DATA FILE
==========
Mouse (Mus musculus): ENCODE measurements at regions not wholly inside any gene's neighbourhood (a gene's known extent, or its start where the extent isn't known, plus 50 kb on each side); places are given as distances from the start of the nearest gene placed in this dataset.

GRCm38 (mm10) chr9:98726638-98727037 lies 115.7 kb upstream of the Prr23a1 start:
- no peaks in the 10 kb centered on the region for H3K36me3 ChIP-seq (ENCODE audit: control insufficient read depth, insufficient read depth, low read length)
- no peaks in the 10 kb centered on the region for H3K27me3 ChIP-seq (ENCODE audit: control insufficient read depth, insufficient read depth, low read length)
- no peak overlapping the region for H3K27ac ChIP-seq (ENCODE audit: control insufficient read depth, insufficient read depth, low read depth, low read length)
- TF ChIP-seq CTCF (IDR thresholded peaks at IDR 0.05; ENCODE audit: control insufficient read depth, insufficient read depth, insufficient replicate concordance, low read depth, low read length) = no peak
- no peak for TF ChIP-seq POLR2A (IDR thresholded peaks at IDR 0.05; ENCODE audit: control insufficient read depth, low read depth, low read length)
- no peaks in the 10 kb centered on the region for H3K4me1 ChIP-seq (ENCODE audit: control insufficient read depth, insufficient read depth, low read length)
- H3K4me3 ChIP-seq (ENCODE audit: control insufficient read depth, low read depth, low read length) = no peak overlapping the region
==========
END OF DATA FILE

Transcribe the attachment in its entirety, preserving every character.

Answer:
Mouse (Mus musculus): ENCODE measurements at regions not wholly inside any gene's neighbourhood (a gene's known extent, or its start where the extent isn't known, plus 50 kb on each side); places are given as distances from the start of the nearest gene placed in this dataset.

GRCm38 (mm10) chr9:98726638-98727037 lies 115.7 kb upstream of the Prr23a1 start:
- no peaks in the 10 kb centered on the region for H3K36me3 ChIP-seq (ENCODE audit: control insufficient read depth, insufficient read depth, low read length)
- no peaks in the 10 kb centered on the region for H3K27me3 ChIP-seq (ENCODE audit: control insufficient read depth, insufficient read depth, low read length)
- no peak overlapping the region for H3K27ac ChIP-seq (ENCODE audit: control insufficient read depth, insufficient read depth, low read depth, low read length)
- TF ChIP-seq CTCF (IDR thresholded peaks at IDR 0.05; ENCODE audit: control insufficient read depth, insufficient read depth, insufficient replicate concordance, low read depth, low read length) = no peak
- no peak for TF ChIP-seq POLR2A (IDR thresholded peaks at IDR 0.05; ENCODE audit: control insufficient read depth, low read depth, low read length)
- no peaks in the 10 kb centered on the region for H3K4me1 ChIP-seq (ENCODE audit: control insufficient read depth, insufficient read depth, low read length)
- H3K4me3 ChIP-seq (ENCODE audit: control insufficient read depth, low read depth, low read length) = no peak overlapping the region